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I cannot tell you how many ugly little bills from ambulance companies we have had over the years. They come and they help, but as soon as you are able, sometimes while you are still sick/bleedling/ they are getting your billing info. Insurance does not really pay for it, at least ours does not.

I am so grateful and aware that we are lucky to have health insurance. And C's seizures are well covered-- except for the ambulance.

C is a sweet young girl. She has a condition that no sane person could believe she brought upon herself. It is different if you are older and not as cute. If they think you cannot pay sometimes you get less compassion. I had this experience when we were dirt poor in Norfolk Va, We were Navy, but did not live on base. I woke up in the night with a rupturing ovarian cyst. Ambulance dawdled. By the time they arrived it had burst. I felt somewhat better. Then they just pitched me in the back, no bp, no history, no nothing. They assumed  I was just fine. I could have been dying of a ruptured ectopic pregnancy, or a ruptured appendix. They assumed I just felt ill and wanted a lift to the hospital er.

They also failed to make it in time for my friend who had a baby into my hands later that year. It turned out to be one of the best experiences of my life, but oh, it could have gone so wrong. She was very overweight, had high bp, and was carrying child number 6, at the age of 26. I guess you could say it was her fault, if you were the sort who wanted to look at things that way. She had had her first child at 14.

How does it work overseas? I know you guys out there are well covered. Do you have to pay for ambulance rides?



( 10 comments — Leave a comment )
Dec. 5th, 2013 11:52 pm (UTC)
Do you have to pay for ambulance rides?
Generally no. If you need an ambulance in an emergency you do not pay. Even air ambulances are free. Both my mother and my niece have been flown off the island in air ambulances in the past. I shudder to think what the actual cost would have been. Having said that, a did have a colleague whose wife broke her leg while visiting London and he had to pay for a private ambulance to transport her back up to Glasgow.
Dec. 6th, 2013 12:26 pm (UTC)
What my Scottish friend said. :)
Dec. 6th, 2013 08:31 am (UTC)
Here in Germany you pay ten Euro per ride yourself, everything else is paid by your health insurance.
They may send you a bill. I know my sister had to be brought to the hospital with a helicopter. That costs 100 Euro per minute and was more than 4000 Euro. Normally you pay 10%. If you are living on social wellfare you pay up to 80 Euro a year only, the rest your insurance. Good to know :)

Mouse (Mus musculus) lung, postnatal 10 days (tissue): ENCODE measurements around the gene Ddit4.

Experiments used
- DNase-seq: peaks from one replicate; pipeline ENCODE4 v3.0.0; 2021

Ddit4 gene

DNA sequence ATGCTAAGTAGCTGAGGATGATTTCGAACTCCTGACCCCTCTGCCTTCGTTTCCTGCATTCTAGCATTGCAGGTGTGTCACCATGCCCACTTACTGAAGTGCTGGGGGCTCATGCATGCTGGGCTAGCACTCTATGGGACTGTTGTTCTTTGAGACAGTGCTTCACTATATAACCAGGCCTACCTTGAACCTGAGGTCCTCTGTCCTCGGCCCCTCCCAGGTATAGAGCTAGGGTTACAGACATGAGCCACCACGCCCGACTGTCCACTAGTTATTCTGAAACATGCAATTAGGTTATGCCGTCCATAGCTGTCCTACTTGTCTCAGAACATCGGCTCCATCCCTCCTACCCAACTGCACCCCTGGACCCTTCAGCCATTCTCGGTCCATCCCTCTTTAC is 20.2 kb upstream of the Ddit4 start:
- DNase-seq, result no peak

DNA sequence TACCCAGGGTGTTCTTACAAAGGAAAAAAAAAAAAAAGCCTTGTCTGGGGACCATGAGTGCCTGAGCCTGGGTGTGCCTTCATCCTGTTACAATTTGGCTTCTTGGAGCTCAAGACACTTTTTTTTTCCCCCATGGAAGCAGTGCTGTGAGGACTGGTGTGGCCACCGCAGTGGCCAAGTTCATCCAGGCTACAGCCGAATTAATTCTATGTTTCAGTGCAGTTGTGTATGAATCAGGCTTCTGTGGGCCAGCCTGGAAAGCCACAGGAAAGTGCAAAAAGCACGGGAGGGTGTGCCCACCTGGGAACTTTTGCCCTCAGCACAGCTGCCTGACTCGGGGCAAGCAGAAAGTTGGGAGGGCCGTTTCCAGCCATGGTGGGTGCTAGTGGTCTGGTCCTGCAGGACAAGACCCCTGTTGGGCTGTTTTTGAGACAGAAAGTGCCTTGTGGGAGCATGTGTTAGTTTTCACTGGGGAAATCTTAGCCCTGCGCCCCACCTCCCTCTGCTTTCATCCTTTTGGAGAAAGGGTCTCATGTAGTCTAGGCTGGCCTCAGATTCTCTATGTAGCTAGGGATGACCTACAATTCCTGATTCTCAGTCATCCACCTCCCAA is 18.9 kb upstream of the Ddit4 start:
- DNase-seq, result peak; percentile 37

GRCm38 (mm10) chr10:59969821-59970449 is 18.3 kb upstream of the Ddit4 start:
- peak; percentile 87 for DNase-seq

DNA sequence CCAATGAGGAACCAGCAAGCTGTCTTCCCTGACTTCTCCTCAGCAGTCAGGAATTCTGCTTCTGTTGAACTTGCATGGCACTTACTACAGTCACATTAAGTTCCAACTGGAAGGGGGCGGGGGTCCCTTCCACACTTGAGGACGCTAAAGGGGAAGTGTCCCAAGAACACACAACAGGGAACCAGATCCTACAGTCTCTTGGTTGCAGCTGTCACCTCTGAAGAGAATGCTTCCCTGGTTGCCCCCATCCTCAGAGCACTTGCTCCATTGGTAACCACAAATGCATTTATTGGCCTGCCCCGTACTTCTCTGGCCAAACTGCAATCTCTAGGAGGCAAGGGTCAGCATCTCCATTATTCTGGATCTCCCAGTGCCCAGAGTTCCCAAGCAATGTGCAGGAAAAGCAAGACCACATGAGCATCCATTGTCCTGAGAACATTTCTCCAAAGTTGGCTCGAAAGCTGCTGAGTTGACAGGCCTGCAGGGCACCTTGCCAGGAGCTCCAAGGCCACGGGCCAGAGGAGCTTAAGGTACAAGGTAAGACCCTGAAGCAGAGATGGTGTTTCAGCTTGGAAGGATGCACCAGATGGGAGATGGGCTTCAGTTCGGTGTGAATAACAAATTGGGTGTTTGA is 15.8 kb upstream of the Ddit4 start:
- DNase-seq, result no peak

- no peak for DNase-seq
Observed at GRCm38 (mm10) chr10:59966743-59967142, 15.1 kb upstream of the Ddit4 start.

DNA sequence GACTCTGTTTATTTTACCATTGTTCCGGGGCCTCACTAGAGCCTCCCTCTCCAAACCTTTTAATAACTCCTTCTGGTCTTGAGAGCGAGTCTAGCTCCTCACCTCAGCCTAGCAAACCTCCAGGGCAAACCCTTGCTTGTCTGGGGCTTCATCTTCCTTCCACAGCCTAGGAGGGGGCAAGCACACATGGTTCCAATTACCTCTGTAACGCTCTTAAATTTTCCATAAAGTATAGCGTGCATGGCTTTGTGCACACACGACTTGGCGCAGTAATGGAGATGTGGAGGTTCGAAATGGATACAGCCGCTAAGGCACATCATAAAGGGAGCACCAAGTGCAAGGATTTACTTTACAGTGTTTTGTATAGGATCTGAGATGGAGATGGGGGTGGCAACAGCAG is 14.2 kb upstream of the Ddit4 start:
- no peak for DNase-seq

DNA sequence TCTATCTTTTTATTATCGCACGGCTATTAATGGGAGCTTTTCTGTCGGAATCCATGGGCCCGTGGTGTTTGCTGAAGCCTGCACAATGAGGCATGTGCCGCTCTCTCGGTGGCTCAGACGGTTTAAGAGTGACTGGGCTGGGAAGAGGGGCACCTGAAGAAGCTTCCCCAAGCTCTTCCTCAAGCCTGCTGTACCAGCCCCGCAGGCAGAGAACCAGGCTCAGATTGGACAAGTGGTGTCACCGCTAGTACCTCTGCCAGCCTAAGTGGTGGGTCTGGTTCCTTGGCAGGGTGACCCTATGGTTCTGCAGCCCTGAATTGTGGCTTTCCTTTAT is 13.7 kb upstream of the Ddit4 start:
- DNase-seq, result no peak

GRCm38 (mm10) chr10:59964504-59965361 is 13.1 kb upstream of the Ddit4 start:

Dec. 6th, 2013 11:29 am (UTC)
In the UK ambulances are free, as is all emergency health care - though everyone who works has National Insurance deducted from their wages to cover this and you cannot opt out.

Non-emergency health care is free as well, though in practise the National Health Service is underfunded and doesn't always provide treatments that you would get if you could afford private healthcare...
Dec. 6th, 2013 02:01 pm (UTC)
Paying for the ambulance? No, at least at the moment we don't need to pay here though recently there are the opinions that they should demand payment in the cases which is not the real emergency. The reason is that there are silly people who call the ambulance when they should call a taxi because the ambulance is free.(How disgusting!)
But in the case of emergency we don't need to worry about the payment. It's quite good, we can feel secure. Our family have called ambulance twice but never paid for it. It's difficult to imagine the life without the free ambulance, it must be quite tough.
Dec. 6th, 2013 03:36 pm (UTC)
I have had two ambulance rides here in Mass. The first was very painful diverticulitis (I was passing out from the pain). The second was such severe gastric distress that I feared it was a heart attack. My doctor ordered the ambulance, but told me later "Next time, just get a taxi and go straight to the emergency room, it's way cheaper!!" Luckily, I am now on Medicare and both times my insurance paid most of it.
Dec. 6th, 2013 04:38 pm (UTC)
The thing about an ambulance, of course is that they can do stuff on the way there, if needed.
Dec. 6th, 2013 07:13 pm (UTC)
Very true. In both my cases, there was little to do as it wasn't clear what was happening. The diverticulitis was confirmed with MRI, treated over a week with intravenous antibiotics. The second one was resolved by a cardioligist and heart monitor as I did a stress test. (I subsequently had stomach surgery for the problem and it worked!!HOORAY!)
Dec. 6th, 2013 05:08 pm (UTC)
Six children by age 26? Wow, poor woman! I can imagine the experience that must have been for you. I'm glad you were there to help her!

I've only had to be in an ambulance once. I think it was covered by my insurance at the time (I don't recall getting a bill for it, but it was a few years ago).
Dec. 6th, 2013 05:46 pm (UTC)
I never fail to be utterly horrified by stories of the US healthcare system and to be grateful for the NHS which is much like democracy, far from perfect but better than the alternatives!
( 10 comments — Leave a comment )